Wednesday, February 5, 2014

The Secret History of Las Vegas: A Novel by Chris Abani

The Secret History of Las Vegas: A Novel.  Chris Abani. Viking Penguin Group (USA). January 2014. 336 pp. hbk. ISBN #: 9780143124955.

Fire and Water, two conjoined twins, lose their mother at a very young age.  Having absorbed the radiation from the nuclear experiments conducted in Nevada, she is dying of cancer and chooses her own exit.  One of the twins speaks normally in response to conversation with others but the other refuses to look at others and repeats factual statements about random subjects, sometimes at a normal pace, sometimes rapidly in a way that seems to the reader to be associated with extreme stress being experienced from other person’s questions or comments.  Fire and Water are now being, in a sense, abused by two doctors who think they would make excellent subjects for drug experimentation.  Subtlety and very real, direct statements evoke anger and poignant feelings in the reader as this part of the surrealistic plot unfolds!

Salazar, a detective, and Sunil, a research physician, unite with a common goal.  Someone has been dumping bodies in the outskirts of Las Vegas.  Salazar is determined to prove it is the twins who are guilty of murder, but Sunil gradually comes to some very powerful realizations about everyone involved in this criminal investigation, including Salazar and Sunil’s boss.  What makes this a fascinating journey is that for Sunil, in some unexplainable way, it brings back horrific memories of his family and the hell of apartheid practices in Africa – whether that be in Soweto, Johannesburg, or a little known place notorious for its death camps!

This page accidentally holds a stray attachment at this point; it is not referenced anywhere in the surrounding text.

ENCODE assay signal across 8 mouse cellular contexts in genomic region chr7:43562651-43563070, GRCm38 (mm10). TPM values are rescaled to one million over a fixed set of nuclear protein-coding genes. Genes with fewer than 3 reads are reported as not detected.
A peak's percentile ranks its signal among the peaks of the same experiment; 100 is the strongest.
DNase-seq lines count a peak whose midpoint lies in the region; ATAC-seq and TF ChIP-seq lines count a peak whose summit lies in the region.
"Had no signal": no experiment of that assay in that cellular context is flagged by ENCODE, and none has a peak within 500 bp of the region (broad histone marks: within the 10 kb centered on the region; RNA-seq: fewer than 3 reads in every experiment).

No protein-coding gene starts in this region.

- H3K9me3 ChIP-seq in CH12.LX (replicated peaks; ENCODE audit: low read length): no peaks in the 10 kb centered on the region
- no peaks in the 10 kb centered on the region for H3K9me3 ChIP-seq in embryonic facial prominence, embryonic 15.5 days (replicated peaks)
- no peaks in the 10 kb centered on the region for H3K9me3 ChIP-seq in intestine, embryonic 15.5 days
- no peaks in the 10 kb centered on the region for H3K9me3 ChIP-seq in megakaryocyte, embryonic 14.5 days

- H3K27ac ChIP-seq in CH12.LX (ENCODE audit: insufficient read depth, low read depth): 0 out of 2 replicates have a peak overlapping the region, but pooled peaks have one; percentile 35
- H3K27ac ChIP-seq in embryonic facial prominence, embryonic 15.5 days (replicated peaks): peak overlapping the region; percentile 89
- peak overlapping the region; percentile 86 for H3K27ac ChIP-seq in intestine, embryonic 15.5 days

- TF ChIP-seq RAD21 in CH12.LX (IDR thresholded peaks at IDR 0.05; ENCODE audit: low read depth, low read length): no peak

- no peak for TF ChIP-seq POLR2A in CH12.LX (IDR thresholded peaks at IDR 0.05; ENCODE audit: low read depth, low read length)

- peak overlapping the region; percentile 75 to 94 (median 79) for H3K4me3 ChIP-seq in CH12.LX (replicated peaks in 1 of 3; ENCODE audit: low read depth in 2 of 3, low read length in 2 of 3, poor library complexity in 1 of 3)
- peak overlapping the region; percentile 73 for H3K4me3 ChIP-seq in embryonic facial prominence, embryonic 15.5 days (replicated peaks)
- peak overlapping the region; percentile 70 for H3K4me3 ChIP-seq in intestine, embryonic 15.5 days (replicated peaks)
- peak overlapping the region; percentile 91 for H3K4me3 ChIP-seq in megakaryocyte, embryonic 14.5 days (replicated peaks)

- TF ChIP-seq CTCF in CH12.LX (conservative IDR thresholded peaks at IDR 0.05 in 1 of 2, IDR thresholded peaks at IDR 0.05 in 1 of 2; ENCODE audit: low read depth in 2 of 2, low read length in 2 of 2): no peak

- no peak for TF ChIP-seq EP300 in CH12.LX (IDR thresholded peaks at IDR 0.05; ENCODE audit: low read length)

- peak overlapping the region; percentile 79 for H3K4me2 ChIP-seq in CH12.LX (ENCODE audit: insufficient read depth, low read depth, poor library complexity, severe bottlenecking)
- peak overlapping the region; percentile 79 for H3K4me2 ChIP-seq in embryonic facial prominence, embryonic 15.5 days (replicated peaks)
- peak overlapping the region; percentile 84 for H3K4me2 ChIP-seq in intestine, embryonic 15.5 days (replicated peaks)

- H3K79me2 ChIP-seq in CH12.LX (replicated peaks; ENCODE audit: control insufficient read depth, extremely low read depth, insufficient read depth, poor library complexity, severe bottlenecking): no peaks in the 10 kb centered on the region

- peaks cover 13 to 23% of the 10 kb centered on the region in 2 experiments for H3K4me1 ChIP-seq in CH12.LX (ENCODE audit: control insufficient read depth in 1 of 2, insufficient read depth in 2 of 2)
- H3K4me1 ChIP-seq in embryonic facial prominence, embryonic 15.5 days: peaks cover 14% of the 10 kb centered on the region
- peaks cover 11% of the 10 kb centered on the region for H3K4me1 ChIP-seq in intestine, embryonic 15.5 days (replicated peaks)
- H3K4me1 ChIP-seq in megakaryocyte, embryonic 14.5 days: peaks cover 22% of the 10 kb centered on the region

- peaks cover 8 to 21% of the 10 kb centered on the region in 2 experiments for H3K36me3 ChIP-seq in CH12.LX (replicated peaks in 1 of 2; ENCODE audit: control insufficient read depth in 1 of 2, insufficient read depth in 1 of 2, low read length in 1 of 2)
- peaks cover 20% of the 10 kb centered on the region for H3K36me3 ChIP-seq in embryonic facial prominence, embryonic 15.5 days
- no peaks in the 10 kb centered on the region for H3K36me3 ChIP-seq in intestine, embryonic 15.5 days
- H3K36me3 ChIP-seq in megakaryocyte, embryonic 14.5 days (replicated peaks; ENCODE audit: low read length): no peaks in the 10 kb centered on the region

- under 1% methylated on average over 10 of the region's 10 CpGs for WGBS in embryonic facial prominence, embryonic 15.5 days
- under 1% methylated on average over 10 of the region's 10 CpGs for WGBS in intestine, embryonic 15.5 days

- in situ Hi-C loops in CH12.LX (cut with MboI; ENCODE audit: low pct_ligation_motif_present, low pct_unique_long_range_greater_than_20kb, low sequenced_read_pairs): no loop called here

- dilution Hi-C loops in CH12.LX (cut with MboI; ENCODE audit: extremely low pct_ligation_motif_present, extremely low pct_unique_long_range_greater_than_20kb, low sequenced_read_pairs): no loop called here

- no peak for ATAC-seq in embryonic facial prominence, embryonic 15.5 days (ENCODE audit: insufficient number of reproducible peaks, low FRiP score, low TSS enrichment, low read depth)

Mixed in between the investigation and memories are exquisite stories, folk tales, scenic descriptions and more delights that turn this into a very literary story about how memories and histories shape us.  Even the ghost towns left behind after the nuclear explosions are explored with grace and grit!

When we refuse to face both the lovely and the horrific, we become like the character Eskia, who is hunting Sunil with a psychopathic purpose. When we face them, as we see in this novel, there is truly a chance for forgiveness and change, redemption, salvation, call it what you will!

Years ago, this reviewer remembers Bishop Desmond Tutu beginning a campaign to get the perpetrators of severe violence meet with their victims and what a healing process that turned out for the majority of those who responded or at least tried to respond.  This novel by Chris Abani reminded me of that period of African history but unlike that process, the reader here is invited to join the journey, perhaps vicariously if that is possible, and is left with questions and ponderings that bring some understanding and some soul-searching about the past and present, our history!
Chris Abani is a literate, sensitive author who brooks no fools with platitudes or mundane commentary.  Even tough-minded Salazar in a unique fashion cannot help but be changed because of this exploration of a secret history in Las Vegas and that of Water, Fire, Sunil, Asia (a loving prostitute, and Sheila.  All are richer for their large or small part in the challenges wrought by their interaction.  

Superb historical and contemporary fiction! Highly recommended!

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